Chapin applied his Pew Fellowship to three primary initiatives that encourage the formation of networks for greater unified action to address indigenous concerns in Honduras and throughout the Central American region. These are: (1) co-coordination of the regional conference on indigenous land and environment issues; (2) a series of workshops on land legalization and institutional capacity building for the Mosquita area and (3) work with the Miskito organizations of the region to draft a proposal for protection of the Mosquita to present to local governments.
The "First Indigenous Conference on Land, the Environment and Culture" was held in June 1996 and was attended by nearly 200 people representing 98 organizations, including 57 indigenous groups from all seven countries in Central America and from South America, Mexico and the United States. The objectives were to increase dialogue among indigenous peoples working on land and natural resource issues in Central America, to share experiences, to learn more about concrete, technically solid conservation activities, to begin networking to implement action plans and initiate communication on environmental issues among indigenous peoples, NGOs and the governments of the region. The conference achieved its goal and laid the foundation for future conferences as well as regional workshops to build local capacity and maintain active dialogue.
During Chapin's fellowship, three regional convenings took place. There was a workshop on Sustainable Development and Economic Alternatives, one on Cultural Identity and another on Territorial Rights and Legalization of Indigenous Lands. Chapin attracted additional funds to strengthen and continue these efforts and since his fellowship ended he has co-organized several more workshops covering protected areas and institutional strengthening.
In pursuit of his second fellowship initiative, Chapin has collaborated with MOPAWI in a joint project to build the capacity of Indian federations in the Mosquita inland and forest protection. This has included numerous meetings and workshops on topics ranging from strategies for land legalization, to reduction of cattle ranching, to turtle and iguana conservation. An inter-institutional commission of indigenous groups, cattle ranchers, environmental NGOs and government agencies has been established to seek solutions to the problems of deforestation, uncontrolled colonization and cattle ranching.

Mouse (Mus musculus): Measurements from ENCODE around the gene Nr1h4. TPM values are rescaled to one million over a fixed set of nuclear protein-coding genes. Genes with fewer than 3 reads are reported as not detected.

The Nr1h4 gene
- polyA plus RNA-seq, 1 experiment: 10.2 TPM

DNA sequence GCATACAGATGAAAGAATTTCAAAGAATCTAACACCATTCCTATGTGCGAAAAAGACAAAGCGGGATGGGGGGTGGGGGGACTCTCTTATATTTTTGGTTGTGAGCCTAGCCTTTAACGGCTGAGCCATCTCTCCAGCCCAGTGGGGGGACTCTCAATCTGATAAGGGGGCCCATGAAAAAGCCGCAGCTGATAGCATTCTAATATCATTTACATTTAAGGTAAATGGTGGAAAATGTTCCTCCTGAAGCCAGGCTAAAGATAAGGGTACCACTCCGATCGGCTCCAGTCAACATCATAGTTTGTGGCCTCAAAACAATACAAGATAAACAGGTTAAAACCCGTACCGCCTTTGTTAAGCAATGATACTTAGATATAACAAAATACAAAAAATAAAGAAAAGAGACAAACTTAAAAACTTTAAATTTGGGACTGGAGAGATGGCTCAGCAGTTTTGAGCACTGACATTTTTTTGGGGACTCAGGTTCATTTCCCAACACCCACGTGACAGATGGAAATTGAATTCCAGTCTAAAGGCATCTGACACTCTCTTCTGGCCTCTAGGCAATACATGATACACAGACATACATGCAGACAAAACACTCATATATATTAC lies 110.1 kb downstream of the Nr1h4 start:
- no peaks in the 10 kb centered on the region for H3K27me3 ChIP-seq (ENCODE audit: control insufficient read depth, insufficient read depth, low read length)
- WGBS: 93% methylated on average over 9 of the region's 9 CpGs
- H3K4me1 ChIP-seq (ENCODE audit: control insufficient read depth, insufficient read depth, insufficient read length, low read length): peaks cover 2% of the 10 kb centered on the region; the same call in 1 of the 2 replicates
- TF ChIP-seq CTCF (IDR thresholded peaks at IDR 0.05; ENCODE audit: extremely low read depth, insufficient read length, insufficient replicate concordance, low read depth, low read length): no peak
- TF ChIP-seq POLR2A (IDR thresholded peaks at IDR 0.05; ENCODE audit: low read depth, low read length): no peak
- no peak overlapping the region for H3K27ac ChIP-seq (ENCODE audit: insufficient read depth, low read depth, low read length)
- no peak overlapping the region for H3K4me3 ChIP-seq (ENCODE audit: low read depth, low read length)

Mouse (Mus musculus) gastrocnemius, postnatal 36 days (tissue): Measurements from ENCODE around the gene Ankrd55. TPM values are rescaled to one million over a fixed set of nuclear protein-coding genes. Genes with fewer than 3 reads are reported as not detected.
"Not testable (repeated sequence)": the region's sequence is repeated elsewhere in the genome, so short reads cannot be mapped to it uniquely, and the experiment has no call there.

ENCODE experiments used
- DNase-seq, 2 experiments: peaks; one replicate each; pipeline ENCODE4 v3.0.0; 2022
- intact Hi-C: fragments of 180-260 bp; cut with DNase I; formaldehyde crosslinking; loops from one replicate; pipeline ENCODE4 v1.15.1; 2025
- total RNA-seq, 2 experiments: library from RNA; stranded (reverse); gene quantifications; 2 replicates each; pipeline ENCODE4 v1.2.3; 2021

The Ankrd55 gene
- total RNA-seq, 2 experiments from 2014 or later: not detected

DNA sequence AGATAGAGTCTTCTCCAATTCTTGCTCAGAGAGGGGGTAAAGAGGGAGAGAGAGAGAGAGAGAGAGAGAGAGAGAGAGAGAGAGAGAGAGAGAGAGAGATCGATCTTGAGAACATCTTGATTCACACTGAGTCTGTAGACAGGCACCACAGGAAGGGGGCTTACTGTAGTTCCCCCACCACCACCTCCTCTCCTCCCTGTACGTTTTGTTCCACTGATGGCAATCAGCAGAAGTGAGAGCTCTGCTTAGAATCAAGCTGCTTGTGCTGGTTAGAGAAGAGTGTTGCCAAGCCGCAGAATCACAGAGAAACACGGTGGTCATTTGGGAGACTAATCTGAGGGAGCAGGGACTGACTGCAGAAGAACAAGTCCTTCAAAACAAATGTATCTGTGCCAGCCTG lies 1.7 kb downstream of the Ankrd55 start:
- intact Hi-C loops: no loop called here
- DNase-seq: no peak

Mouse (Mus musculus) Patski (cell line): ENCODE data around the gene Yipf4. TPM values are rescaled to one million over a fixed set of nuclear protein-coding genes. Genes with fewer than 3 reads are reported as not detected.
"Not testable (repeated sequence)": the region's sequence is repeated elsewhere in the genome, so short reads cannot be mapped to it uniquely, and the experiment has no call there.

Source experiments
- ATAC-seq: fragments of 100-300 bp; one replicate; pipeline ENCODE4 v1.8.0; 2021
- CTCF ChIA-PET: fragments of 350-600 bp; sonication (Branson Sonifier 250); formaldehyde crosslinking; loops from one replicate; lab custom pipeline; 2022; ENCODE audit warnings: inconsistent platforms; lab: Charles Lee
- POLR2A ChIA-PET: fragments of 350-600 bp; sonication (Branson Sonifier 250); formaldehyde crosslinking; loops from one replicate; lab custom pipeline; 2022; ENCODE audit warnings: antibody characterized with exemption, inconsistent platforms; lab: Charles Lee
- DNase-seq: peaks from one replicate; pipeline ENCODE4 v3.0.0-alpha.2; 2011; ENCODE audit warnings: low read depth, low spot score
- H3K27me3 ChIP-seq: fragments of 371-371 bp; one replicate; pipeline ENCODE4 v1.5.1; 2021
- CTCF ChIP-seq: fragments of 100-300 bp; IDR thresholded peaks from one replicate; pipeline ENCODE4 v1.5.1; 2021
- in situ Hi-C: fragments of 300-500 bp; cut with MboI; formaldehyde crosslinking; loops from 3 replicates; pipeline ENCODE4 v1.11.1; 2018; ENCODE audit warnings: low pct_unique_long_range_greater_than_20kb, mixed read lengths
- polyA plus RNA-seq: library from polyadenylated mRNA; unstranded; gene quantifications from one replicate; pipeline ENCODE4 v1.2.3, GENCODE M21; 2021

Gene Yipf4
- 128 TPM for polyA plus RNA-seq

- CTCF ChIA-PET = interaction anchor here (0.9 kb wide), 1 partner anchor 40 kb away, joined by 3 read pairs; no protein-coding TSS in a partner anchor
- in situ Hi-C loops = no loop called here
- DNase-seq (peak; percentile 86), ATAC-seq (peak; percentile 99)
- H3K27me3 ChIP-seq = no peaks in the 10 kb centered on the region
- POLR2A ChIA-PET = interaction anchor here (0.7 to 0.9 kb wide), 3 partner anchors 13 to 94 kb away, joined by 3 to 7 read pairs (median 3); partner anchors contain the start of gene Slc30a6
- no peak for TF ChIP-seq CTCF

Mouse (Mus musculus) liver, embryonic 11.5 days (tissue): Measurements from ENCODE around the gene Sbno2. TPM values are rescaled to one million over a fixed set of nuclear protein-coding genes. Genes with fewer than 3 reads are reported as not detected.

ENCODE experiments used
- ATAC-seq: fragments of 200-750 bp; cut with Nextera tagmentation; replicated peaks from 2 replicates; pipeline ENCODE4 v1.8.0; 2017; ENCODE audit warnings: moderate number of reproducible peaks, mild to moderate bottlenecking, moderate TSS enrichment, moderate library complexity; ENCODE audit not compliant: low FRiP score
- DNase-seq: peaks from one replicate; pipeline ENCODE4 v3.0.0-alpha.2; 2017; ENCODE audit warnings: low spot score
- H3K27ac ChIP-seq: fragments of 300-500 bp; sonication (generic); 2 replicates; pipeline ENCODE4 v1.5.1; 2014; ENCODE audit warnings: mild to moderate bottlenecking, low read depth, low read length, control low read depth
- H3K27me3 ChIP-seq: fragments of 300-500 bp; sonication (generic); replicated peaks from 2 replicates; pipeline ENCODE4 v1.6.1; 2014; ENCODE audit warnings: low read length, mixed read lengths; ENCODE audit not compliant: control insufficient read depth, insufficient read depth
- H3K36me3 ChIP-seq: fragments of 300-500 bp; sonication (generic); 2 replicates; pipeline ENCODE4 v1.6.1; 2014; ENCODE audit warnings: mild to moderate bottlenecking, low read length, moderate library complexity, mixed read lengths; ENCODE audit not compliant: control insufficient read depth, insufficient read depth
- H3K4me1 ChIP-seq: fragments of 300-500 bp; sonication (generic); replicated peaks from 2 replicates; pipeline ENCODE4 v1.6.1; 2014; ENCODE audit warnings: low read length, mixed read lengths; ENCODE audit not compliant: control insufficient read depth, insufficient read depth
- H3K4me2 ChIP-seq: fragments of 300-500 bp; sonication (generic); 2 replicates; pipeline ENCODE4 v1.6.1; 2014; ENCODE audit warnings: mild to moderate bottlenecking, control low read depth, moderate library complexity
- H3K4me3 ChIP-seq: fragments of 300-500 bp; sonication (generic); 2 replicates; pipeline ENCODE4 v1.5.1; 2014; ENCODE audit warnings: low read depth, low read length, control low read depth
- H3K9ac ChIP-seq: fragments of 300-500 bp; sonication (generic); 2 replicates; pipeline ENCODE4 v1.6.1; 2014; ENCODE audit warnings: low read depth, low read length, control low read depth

On the third front, Chapin has aided MASTA, a Miskito organization in the region, in efforts to legalize indigenous lands in Honduras. A commission of Honduran Miskitos has visited neighboring Panama to discuss models of legalized homelands in order to develop a strong proposal to present to the Honduran government.
In addition to his original goals, Chapin helped establish a counterpart office to the Center for Support of Native Lands in Costa Rica. He also co-organized a seminar on indigenous peoples and international law in 1997 that resulted in the establishment of a "Permanent Forum" which meets periodically to discuss advances and setbacks with specific legal cases in the region.
Norman (Mac) Chapin works with indigenous groups in Central America to strengthen their technical capacity and political position on issues of land protection and natural resource management. He began working with the Kuna Indians of Panama in the early 1980s to establish Latin America's first indigenous-run protected area, called Kuna Yala. The project gained international prominence, bringing into focus the relationship among international conservation efforts, national governments and indigenous communities. In 1989 Chapin co-coordinated the "First Interamerican Indigenous Congress on Natural Resources and the Environment" which brought together more than 70 indigenous representatives from 17 countries of the Americas.
In the early 1990s he coordinated a project with 13 scientists and the National Geographic Society to produce the bilingual map The Coexistence of Indigenous Peoples and the Natural Environment in Central America. This document demonstrates that the territories of indigenous peoples contain the vast majority of surviving biodiversity in the region. As director of the Center for Support of Native Lands, Chapin is involved in ongoing land-use mapping and other conservation projects in collaborative partnerships with indigenous organizations throughout Central America. Prior to his current position, Chapin was director of the Central American Program at Cultural Survival.
Ph.D., University of Arizona
1983: Anthropology, Arizona, USA
Masters of Arts, University of Arizona
1972: Anthropology, Arizona, USA
Bachelor of Arts, Stanford University
1963: History, California, USA
KEY AWARDS & HONORS
1995: Pew Fellows Program in Conservation and the Environment
Latin American Studies Association